SHAKEFEAR? –Tips for studying Shakespeare

‘If you cannot understand my argument and declare its Greek to me you are quoting Shakespeare.’ –Bernard Levin

Tips for studying Shakespeare

Both International Boards like CIE and Indian boards like ICSE and CBSE have few things in common. One of them is the study of Shakespeare’s plays in English Literature. Since the language used in these pieces of writing is not colloquial, this can be a trial for many students. Nevertheless, even this mountain can be climbed with fervor and some fun. Here are some simple yet effective tips or studying these incredible dramas.

Read an abridged version of the text in story form 

Before diving into the contents of the play, read the story of the drama you will be studying. Charles and Mary Lamb have written a series of books called Tales from Shakespeare which have a concise rendition of the plays like Romeo and Juliet, The Merchant of Venice and so on written in modern-day English. This will help familiarize the story and thus allows more focus on language when actually studying the original text.

When reading the play, read according to punctuation.

Although Shakespeare’s plays are written in verse which may not necessarily follow right end at a full stop or pause with a comma. This is why reading the line by line will only promote misunderstanding. Instead one can practice a simple exercise of rewriting the text of some part of the script with the punctuation. For example take the following excerpt from the Merchant of Venice in the opening scene

 Believe me, sir, had I such venture forth,

The better part of my affections would

Be with my hopes abroad. I should be still

Plucking the grass, to know where sits the wind,

Peering in maps for ports and piers and roads;

And every object that might make me fear

Misfortune to my ventures, out of doubt

Would make me sad.

One could rewrite the text sentence by sentence in the following way:

Believe me, sir, had I such venture forth the better part of my affections would be my hopes abroad.

I should still be plucking the grass, to know where sits the wind, peering in maps for ports and piers and roads;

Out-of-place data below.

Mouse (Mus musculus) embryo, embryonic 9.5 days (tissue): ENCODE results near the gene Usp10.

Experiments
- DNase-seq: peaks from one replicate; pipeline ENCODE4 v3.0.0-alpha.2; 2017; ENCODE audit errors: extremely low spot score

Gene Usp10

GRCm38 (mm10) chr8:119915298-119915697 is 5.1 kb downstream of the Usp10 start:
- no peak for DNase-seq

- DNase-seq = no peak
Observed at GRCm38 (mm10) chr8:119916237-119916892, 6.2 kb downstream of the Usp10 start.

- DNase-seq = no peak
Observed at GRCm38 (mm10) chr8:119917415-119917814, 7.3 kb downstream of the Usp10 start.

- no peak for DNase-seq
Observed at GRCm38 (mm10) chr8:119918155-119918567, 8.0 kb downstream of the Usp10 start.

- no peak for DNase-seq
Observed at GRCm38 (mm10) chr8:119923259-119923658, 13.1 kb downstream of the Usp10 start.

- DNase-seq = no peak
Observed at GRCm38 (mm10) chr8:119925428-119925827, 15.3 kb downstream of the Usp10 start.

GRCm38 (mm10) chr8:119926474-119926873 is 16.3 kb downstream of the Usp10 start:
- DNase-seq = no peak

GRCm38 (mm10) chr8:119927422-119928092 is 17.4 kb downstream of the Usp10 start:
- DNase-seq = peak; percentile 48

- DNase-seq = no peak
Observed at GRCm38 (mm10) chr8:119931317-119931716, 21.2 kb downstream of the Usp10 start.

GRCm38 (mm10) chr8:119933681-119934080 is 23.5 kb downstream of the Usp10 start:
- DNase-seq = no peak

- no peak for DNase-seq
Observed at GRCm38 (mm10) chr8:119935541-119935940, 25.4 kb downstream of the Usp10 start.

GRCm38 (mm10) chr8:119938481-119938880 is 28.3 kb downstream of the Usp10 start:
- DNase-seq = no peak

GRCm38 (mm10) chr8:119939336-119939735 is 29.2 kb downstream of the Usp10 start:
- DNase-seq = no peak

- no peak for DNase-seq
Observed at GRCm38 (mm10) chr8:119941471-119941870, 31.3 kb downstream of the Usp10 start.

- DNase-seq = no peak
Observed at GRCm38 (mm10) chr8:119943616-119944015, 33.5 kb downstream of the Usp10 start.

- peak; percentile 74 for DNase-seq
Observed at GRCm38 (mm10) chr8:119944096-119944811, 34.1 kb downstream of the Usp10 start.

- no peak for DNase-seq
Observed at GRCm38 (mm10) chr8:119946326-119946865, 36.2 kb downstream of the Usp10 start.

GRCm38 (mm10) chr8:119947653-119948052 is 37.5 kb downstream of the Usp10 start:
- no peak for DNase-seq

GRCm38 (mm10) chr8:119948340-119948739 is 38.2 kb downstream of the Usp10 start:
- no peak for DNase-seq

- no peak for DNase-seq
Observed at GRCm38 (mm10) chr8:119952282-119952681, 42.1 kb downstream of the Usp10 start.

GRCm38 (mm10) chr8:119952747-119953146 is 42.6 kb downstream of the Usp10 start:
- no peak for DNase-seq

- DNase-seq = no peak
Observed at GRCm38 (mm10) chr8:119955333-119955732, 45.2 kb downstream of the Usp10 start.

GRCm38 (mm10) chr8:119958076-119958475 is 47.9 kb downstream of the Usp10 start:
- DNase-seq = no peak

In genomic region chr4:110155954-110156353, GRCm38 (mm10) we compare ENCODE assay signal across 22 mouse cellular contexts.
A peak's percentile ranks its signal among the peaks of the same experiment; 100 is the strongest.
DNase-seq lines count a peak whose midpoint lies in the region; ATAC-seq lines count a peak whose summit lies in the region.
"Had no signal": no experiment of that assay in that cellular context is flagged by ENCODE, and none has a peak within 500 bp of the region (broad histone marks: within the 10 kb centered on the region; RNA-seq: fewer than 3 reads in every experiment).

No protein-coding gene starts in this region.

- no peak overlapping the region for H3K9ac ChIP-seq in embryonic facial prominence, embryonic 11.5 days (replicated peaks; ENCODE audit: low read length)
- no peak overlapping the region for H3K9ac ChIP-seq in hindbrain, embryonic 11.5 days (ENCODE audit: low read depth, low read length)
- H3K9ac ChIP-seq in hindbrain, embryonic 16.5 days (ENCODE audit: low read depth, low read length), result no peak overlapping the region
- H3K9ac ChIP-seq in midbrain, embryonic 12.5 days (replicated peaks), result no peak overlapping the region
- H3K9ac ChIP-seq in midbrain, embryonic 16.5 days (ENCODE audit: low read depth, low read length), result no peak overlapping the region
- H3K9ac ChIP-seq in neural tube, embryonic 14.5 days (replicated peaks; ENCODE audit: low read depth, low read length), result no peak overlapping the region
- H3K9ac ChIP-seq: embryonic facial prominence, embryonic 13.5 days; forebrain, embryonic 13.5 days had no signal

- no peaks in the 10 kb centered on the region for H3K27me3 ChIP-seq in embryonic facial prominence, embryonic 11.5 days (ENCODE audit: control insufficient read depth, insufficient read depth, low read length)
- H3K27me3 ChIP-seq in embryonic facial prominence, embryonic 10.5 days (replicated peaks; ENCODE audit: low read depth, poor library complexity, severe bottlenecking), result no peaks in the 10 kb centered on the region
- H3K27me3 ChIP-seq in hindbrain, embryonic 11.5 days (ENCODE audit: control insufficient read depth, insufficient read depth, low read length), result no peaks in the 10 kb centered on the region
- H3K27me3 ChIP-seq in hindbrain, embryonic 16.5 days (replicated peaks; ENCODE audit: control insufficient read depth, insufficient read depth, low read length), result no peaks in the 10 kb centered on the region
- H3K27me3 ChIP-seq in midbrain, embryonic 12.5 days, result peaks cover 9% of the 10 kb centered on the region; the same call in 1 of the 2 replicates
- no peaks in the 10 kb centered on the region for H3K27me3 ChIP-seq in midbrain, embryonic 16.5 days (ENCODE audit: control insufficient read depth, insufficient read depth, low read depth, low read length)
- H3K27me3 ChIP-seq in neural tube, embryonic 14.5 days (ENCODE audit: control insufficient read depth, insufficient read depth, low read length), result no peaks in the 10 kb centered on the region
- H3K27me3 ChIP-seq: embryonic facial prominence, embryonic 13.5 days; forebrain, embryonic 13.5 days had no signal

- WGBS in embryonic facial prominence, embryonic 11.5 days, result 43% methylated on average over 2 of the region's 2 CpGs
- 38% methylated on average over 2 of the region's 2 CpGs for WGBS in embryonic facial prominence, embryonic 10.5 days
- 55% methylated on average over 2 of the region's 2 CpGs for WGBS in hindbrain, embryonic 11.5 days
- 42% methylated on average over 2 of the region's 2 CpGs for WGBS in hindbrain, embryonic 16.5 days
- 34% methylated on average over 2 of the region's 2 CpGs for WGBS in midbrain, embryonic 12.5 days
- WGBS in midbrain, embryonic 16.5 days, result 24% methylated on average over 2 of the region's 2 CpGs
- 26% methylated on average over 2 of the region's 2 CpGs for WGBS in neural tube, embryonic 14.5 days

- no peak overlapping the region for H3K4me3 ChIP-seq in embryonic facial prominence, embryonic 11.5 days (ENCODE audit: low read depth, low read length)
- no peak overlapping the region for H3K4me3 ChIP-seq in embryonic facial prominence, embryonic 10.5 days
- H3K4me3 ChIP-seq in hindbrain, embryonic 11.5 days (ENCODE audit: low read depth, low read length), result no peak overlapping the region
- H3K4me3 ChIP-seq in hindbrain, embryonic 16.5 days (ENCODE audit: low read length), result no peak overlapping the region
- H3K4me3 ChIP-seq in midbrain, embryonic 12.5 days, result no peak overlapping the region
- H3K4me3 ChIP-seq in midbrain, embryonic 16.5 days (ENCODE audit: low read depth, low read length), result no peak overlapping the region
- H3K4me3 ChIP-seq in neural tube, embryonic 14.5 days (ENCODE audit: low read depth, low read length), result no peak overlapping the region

And every object that might make me fear misfortune to my ventures, out of doubt would make me sad.

The more this is practiced, the more the text will be understood and soon it will be done without directly without being rewritten. 

Watch the plays either live or on video

Now here’s an excuse to switch the television or surf YouTube. Shakespeare’s plays were meant to be watched not read. The props used and the tonality of the character’s dialogue will provide more clarity of the message and essence of the play. There are a number of adaptations of the play that can be found online including ones done by schools and theatre companies. The Globe Theatre in London, which is famous for re-creating Shakespeare’s work as he used to perform them in a round structure with no artificial lighting hence only performed in daylight sells DVDs of its plays. The Royal Shakespeare Company in Stratford Upon-Avon, Shakespeare’s hometown, also has recording available of their editions of Shakespeare’s work. 

Recommended: Turning a phrase with an antimetabole

Do the play as a class or group

One of the most effective ways of studying Shakespeare is fulfilling the purpose of his work. Shakespeare enjoyed acting himself and crafted his plays to be spoken with emotion and movement. By bringing to life the script, students will be able to memorize lines, remember the plot and recognize themes. In a bigger class, students can split into groups, each being given one act or scene to prepare. At the end, they may be asked to present their work to the class providing an enactment of most of the play.

Enjoy it!

Believe it or not, trying to enjoy the study of Shakespeare does make the topic easier. Find something in Shakespeare you enjoy. It may be the horror of Macbeth, the romance of Twelfth Night, the wit of the Merchant of Venice, the Tragedy of Romeo and Juliet, the fantasy of a Midsummer Night’s Dream or the history of Henry the fifth. Find parallels between instances in the play and your own life which will improve character analysis. 

Once you begin to understand Shakespeare using these tips, you will be able to study it with more enthusiasm. Just remember Shakespeare is more than jumbled, confusing words and that is the long and short of it.

Sarah Samuel

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